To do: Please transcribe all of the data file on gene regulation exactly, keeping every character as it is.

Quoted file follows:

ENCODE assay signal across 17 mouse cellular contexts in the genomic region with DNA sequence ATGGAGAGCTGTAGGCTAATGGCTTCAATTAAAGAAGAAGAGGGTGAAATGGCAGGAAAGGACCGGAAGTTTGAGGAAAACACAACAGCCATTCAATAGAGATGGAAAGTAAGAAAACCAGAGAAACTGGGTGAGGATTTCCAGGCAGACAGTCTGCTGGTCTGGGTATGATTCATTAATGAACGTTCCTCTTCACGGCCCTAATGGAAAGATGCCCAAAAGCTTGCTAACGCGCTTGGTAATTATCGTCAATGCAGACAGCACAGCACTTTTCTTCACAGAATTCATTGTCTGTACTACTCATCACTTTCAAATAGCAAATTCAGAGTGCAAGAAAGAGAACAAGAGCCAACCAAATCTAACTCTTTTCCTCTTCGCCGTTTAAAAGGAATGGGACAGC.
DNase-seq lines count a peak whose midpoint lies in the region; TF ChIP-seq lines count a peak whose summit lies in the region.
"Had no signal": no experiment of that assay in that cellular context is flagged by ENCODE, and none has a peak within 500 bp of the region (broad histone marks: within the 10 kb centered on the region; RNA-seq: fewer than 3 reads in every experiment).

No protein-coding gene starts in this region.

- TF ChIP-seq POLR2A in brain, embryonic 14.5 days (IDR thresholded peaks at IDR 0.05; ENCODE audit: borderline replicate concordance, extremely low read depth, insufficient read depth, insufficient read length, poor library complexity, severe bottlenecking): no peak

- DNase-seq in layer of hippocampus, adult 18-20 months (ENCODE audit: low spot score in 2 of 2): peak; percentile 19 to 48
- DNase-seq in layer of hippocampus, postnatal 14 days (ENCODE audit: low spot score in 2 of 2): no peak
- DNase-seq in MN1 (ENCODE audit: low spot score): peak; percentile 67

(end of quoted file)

ENCODE assay signal across 17 mouse cellular contexts in the genomic region with DNA sequence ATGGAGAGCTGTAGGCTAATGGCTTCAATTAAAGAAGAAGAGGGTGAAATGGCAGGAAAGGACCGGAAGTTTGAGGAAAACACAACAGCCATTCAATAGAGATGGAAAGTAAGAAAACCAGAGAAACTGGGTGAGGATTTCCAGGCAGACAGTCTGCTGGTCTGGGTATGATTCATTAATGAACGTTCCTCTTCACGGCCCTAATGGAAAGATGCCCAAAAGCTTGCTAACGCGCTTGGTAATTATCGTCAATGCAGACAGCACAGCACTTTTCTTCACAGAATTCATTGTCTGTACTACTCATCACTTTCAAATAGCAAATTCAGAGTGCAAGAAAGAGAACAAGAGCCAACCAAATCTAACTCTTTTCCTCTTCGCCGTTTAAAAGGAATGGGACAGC.
DNase-seq lines count a peak whose midpoint lies in the region; TF ChIP-seq lines count a peak whose summit lies in the region.
"Had no signal": no experiment of that assay in that cellular context is flagged by ENCODE, and none has a peak within 500 bp of the region (broad histone marks: within the 10 kb centered on the region; RNA-seq: fewer than 3 reads in every experiment).

No protein-coding gene starts in this region.

- TF ChIP-seq POLR2A in brain, embryonic 14.5 days (IDR thresholded peaks at IDR 0.05; ENCODE audit: borderline replicate concordance, extremely low read depth, insufficient read depth, insufficient read length, poor library complexity, severe bottlenecking): no peak

- DNase-seq in layer of hippocampus, adult 18-20 months (ENCODE audit: low spot score in 2 of 2): peak; percentile 19 to 48
- DNase-seq in layer of hippocampus, postnatal 14 days (ENCODE audit: low spot score in 2 of 2): no peak
- DNase-seq in MN1 (ENCODE audit: low spot score): peak; percentile 67